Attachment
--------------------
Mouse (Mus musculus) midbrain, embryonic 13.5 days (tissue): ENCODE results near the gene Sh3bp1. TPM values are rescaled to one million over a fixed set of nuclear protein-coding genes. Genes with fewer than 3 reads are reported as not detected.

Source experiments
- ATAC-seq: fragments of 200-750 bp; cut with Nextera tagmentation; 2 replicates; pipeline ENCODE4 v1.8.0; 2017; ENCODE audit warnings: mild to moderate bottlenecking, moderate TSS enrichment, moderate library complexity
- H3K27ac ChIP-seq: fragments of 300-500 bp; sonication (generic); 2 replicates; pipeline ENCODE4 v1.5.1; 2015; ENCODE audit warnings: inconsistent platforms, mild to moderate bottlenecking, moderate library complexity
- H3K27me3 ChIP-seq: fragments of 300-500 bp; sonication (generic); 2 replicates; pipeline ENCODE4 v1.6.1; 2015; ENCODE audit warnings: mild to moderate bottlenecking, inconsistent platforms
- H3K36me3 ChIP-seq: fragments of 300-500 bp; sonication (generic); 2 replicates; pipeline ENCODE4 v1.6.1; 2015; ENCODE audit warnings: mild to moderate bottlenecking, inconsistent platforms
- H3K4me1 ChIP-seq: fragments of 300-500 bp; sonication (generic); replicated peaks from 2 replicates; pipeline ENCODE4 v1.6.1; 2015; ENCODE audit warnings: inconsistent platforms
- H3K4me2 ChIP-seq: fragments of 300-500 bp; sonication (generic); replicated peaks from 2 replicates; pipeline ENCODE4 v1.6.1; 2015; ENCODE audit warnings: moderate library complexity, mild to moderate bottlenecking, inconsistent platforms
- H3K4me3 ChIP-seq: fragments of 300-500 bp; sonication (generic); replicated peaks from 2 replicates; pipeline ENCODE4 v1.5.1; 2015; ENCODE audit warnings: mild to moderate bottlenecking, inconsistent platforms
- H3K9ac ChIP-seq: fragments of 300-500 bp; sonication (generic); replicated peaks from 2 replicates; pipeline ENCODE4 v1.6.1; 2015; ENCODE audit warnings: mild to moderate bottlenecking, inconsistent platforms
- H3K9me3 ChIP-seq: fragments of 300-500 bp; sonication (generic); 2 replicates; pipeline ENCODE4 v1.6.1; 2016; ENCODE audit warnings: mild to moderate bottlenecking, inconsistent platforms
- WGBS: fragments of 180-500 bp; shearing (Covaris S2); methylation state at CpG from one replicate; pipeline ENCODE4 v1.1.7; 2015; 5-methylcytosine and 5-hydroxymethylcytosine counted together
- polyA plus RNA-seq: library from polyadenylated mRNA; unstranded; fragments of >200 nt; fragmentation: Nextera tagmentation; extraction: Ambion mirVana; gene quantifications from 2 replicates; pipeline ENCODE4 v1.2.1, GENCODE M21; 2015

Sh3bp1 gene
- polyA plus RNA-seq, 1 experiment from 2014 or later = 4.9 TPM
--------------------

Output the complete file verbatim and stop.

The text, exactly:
Mouse (Mus musculus) midbrain, embryonic 13.5 days (tissue): ENCODE results near the gene Sh3bp1. TPM values are rescaled to one million over a fixed set of nuclear protein-coding genes. Genes with fewer than 3 reads are reported as not detected.

Source experiments
- ATAC-seq: fragments of 200-750 bp; cut with Nextera tagmentation; 2 replicates; pipeline ENCODE4 v1.8.0; 2017; ENCODE audit warnings: mild to moderate bottlenecking, moderate TSS enrichment, moderate library complexity
- H3K27ac ChIP-seq: fragments of 300-500 bp; sonication (generic); 2 replicates; pipeline ENCODE4 v1.5.1; 2015; ENCODE audit warnings: inconsistent platforms, mild to moderate bottlenecking, moderate library complexity
- H3K27me3 ChIP-seq: fragments of 300-500 bp; sonication (generic); 2 replicates; pipeline ENCODE4 v1.6.1; 2015; ENCODE audit warnings: mild to moderate bottlenecking, inconsistent platforms
- H3K36me3 ChIP-seq: fragments of 300-500 bp; sonication (generic); 2 replicates; pipeline ENCODE4 v1.6.1; 2015; ENCODE audit warnings: mild to moderate bottlenecking, inconsistent platforms
- H3K4me1 ChIP-seq: fragments of 300-500 bp; sonication (generic); replicated peaks from 2 replicates; pipeline ENCODE4 v1.6.1; 2015; ENCODE audit warnings: inconsistent platforms
- H3K4me2 ChIP-seq: fragments of 300-500 bp; sonication (generic); replicated peaks from 2 replicates; pipeline ENCODE4 v1.6.1; 2015; ENCODE audit warnings: moderate library complexity, mild to moderate bottlenecking, inconsistent platforms
- H3K4me3 ChIP-seq: fragments of 300-500 bp; sonication (generic); replicated peaks from 2 replicates; pipeline ENCODE4 v1.5.1; 2015; ENCODE audit warnings: mild to moderate bottlenecking, inconsistent platforms
- H3K9ac ChIP-seq: fragments of 300-500 bp; sonication (generic); replicated peaks from 2 replicates; pipeline ENCODE4 v1.6.1; 2015; ENCODE audit warnings: mild to moderate bottlenecking, inconsistent platforms
- H3K9me3 ChIP-seq: fragments of 300-500 bp; sonication (generic); 2 replicates; pipeline ENCODE4 v1.6.1; 2016; ENCODE audit warnings: mild to moderate bottlenecking, inconsistent platforms
- WGBS: fragments of 180-500 bp; shearing (Covaris S2); methylation state at CpG from one replicate; pipeline ENCODE4 v1.1.7; 2015; 5-methylcytosine and 5-hydroxymethylcytosine counted together
- polyA plus RNA-seq: library from polyadenylated mRNA; unstranded; fragments of >200 nt; fragmentation: Nextera tagmentation; extraction: Ambion mirVana; gene quantifications from 2 replicates; pipeline ENCODE4 v1.2.1, GENCODE M21; 2015

Sh3bp1 gene
- polyA plus RNA-seq, 1 experiment from 2014 or later = 4.9 TPM